Are you concerned your childhood experiences might have a negative impact on your adult relationships? The way you grew up can definitely have an effect on your romantic relationships, but it doesn’t necessarily have to be a negative one.
What is a dysfunctional childhood?
Family dysfunction is often played for a laugh on TV, but the pain of a difficult childhood can be devastating. If you grew up with a caretaker who struggled with addiction; had chaos, conflict, instability, lack of healthy emotional modeling, or instability; and/or experienced abuse or neglect, you may relate to the concept of a “dysfunctional childhood.”
Family dysfunction is trauma, often repeated. When you grow up experiencing trauma as normal, you might feel like you’ll never be normal or able to function in a relationship. You might worry that you’re destined to have unhealthy relationships or continue the cycle of abuse you experienced growing up.
What are coping strategies for a dysfunctional childhood?
When children are growing up, they develop strategies to feel safe in relationships for survival, and coping strategies when they don’t feel safe. This is an adaptive evolutionary response that helps babies get their needs met when they’re too little to fend for themselves.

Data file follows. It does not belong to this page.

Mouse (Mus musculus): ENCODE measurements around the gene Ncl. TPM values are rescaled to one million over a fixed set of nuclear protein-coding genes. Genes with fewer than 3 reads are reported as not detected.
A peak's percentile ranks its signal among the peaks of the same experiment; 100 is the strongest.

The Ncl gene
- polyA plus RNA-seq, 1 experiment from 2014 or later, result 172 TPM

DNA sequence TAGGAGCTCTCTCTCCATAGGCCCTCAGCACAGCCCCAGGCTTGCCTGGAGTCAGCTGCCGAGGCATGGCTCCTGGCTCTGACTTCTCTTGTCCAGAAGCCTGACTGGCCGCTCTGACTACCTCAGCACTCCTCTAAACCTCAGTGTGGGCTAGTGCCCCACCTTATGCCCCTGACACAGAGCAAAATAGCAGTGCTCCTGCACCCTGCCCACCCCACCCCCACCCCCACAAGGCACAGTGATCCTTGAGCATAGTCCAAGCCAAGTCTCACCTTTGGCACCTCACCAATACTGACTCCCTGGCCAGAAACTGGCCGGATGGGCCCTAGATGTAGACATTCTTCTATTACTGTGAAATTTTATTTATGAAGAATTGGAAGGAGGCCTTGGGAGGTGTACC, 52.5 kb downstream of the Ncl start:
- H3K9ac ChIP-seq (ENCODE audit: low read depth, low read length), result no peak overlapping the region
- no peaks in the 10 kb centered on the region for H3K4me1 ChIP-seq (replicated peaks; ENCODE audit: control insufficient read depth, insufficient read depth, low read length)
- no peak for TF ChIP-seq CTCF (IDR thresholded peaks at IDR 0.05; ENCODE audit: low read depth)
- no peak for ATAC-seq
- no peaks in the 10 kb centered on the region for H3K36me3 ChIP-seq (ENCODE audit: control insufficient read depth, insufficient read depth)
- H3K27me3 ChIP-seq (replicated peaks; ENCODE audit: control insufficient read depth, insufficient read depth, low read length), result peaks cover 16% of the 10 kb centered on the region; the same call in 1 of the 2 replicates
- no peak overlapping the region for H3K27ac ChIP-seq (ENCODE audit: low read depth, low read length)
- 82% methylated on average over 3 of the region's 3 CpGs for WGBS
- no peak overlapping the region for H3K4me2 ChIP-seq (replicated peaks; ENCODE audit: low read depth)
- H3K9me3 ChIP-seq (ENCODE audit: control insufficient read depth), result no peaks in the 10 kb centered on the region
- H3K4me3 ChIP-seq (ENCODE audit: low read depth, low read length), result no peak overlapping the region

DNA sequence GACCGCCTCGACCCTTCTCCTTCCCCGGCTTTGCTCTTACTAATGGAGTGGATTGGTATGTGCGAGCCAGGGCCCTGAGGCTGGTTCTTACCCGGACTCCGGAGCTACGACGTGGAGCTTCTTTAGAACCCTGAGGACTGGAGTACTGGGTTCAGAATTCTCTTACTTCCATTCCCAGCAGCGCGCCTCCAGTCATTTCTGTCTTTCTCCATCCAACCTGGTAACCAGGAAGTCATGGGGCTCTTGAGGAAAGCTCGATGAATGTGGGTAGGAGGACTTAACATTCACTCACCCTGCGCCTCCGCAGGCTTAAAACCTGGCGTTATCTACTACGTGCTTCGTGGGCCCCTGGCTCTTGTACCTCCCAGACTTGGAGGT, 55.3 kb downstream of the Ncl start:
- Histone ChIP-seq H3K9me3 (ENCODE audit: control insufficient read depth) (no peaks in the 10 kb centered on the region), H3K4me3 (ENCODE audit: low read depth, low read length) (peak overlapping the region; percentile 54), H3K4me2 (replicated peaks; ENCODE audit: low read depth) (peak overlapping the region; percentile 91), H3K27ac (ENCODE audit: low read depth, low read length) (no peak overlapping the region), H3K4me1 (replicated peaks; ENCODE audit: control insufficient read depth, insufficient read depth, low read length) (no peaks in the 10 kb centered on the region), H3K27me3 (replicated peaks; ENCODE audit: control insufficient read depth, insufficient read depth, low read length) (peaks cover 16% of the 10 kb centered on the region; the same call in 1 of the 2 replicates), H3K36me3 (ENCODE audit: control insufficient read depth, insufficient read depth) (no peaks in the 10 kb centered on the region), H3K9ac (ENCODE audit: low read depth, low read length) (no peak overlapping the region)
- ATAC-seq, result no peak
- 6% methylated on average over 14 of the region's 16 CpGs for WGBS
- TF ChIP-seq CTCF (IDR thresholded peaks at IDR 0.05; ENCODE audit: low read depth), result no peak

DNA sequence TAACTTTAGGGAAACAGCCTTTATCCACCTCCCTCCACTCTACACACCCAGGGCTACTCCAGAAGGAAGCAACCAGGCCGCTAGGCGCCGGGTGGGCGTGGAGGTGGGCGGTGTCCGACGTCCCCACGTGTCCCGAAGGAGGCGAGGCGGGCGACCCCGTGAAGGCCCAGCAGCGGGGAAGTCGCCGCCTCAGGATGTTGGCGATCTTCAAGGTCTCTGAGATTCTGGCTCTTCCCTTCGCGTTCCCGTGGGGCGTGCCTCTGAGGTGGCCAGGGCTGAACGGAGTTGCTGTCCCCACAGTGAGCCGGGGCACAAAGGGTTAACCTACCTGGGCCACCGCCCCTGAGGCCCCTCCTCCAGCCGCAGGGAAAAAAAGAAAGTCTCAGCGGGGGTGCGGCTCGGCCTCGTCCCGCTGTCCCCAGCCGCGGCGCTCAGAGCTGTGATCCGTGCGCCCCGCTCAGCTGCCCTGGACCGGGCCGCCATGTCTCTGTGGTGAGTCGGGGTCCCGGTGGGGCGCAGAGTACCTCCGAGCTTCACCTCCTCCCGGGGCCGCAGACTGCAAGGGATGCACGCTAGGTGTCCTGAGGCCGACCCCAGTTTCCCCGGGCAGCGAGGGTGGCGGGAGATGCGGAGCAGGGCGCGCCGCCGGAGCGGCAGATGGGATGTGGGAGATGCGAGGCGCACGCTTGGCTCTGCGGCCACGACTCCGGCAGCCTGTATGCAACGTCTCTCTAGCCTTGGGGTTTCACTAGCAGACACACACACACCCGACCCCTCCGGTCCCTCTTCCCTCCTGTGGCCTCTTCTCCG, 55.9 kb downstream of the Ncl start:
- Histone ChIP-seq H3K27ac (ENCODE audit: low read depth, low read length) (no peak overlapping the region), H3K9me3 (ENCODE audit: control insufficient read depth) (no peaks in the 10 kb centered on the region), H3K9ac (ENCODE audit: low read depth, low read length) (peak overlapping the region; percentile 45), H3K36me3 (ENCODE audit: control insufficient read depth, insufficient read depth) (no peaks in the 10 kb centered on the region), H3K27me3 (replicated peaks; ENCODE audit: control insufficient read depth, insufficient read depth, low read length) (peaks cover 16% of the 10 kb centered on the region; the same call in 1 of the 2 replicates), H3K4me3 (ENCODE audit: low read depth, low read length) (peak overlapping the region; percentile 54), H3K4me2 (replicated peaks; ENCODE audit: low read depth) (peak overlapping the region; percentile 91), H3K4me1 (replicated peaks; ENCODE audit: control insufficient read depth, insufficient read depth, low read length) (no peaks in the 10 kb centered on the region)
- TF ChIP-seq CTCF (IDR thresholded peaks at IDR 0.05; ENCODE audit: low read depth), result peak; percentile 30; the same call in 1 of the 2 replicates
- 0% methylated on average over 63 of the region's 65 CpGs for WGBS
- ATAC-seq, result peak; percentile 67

Children feel safe when their caregivers are reliable, when their physical and emotional needs are met, and when they have structure and routine. These conditions are tough to find in dysfunctional families.
When dysfunction is present, it can be really hard to feel safe, so we naturally turn to finding ways to cope with the distress. Here are some common coping strategies we develop when experiencing a lack of safety or connection with our parents and caregivers:
Sometimes, children who experience dysfunction growing up have to take on the role of caregiver themselves, because their needs aren’t being met by their actual caregiver. We describe a child who copes this way as a Parentified Child. This in and of itself can be traumatic and can show up later with struggles to recognize your own emotions and needs, or difficulty receiving help and affection because you had to learn to focus on your parents rather than yourself.
Kids are supposed to be kids – not standing in as substitute adults, and being forced into an adult role early can be confusing and lead to a disconnection with your own self.
Shutting Down and Numbing Out
Some kids learn that there is no point to expressing their emotions so they adapt by learning to hold them in. Perhaps the challenges were even more pronounced so that it simply wasn’t safe to express emotions.
A person with this emotional environment would need to figure out how to put their emotions away entirely, or get really good at hiding them. Often, these people grow up and tend to Withdraw in their relationships, and may not even consciously know they move away from their emotions and those of others.